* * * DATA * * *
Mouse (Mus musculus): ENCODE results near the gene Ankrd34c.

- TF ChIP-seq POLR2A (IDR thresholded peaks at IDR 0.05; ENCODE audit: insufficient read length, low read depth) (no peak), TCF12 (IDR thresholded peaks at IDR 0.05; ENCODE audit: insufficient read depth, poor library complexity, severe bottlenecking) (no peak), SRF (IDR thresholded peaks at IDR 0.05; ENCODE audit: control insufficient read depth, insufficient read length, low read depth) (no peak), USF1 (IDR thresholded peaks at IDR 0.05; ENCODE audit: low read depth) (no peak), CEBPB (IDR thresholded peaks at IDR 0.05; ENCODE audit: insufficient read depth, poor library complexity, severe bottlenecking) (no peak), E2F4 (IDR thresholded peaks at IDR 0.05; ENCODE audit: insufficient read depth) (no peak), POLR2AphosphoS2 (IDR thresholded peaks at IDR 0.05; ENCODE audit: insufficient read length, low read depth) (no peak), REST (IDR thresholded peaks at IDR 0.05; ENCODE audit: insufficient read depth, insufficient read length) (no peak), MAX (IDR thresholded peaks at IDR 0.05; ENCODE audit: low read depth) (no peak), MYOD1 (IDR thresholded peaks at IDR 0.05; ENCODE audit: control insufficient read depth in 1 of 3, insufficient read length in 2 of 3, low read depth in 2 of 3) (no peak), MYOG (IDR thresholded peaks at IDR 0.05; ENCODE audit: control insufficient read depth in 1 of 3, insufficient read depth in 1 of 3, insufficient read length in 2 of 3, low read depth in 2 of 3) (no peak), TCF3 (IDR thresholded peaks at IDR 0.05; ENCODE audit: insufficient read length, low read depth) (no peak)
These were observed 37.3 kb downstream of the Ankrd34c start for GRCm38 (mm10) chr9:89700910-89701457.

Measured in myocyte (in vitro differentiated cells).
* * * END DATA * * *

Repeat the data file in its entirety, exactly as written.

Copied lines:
Mouse (Mus musculus): ENCODE results near the gene Ankrd34c.

- TF ChIP-seq POLR2A (IDR thresholded peaks at IDR 0.05; ENCODE audit: insufficient read length, low read depth) (no peak), TCF12 (IDR thresholded peaks at IDR 0.05; ENCODE audit: insufficient read depth, poor library complexity, severe bottlenecking) (no peak), SRF (IDR thresholded peaks at IDR 0.05; ENCODE audit: control insufficient read depth, insufficient read length, low read depth) (no peak), USF1 (IDR thresholded peaks at IDR 0.05; ENCODE audit: low read depth) (no peak), CEBPB (IDR thresholded peaks at IDR 0.05; ENCODE audit: insufficient read depth, poor library complexity, severe bottlenecking) (no peak), E2F4 (IDR thresholded peaks at IDR 0.05; ENCODE audit: insufficient read depth) (no peak), POLR2AphosphoS2 (IDR thresholded peaks at IDR 0.05; ENCODE audit: insufficient read length, low read depth) (no peak), REST (IDR thresholded peaks at IDR 0.05; ENCODE audit: insufficient read depth, insufficient read length) (no peak), MAX (IDR thresholded peaks at IDR 0.05; ENCODE audit: low read depth) (no peak), MYOD1 (IDR thresholded peaks at IDR 0.05; ENCODE audit: control insufficient read depth in 1 of 3, insufficient read length in 2 of 3, low read depth in 2 of 3) (no peak), MYOG (IDR thresholded peaks at IDR 0.05; ENCODE audit: control insufficient read depth in 1 of 3, insufficient read depth in 1 of 3, insufficient read length in 2 of 3, low read depth in 2 of 3) (no peak), TCF3 (IDR thresholded peaks at IDR 0.05; ENCODE audit: insufficient read length, low read depth) (no peak)
These were observed 37.3 kb downstream of the Ankrd34c start for GRCm38 (mm10) chr9:89700910-89701457.

Measured in myocyte (in vitro differentiated cells).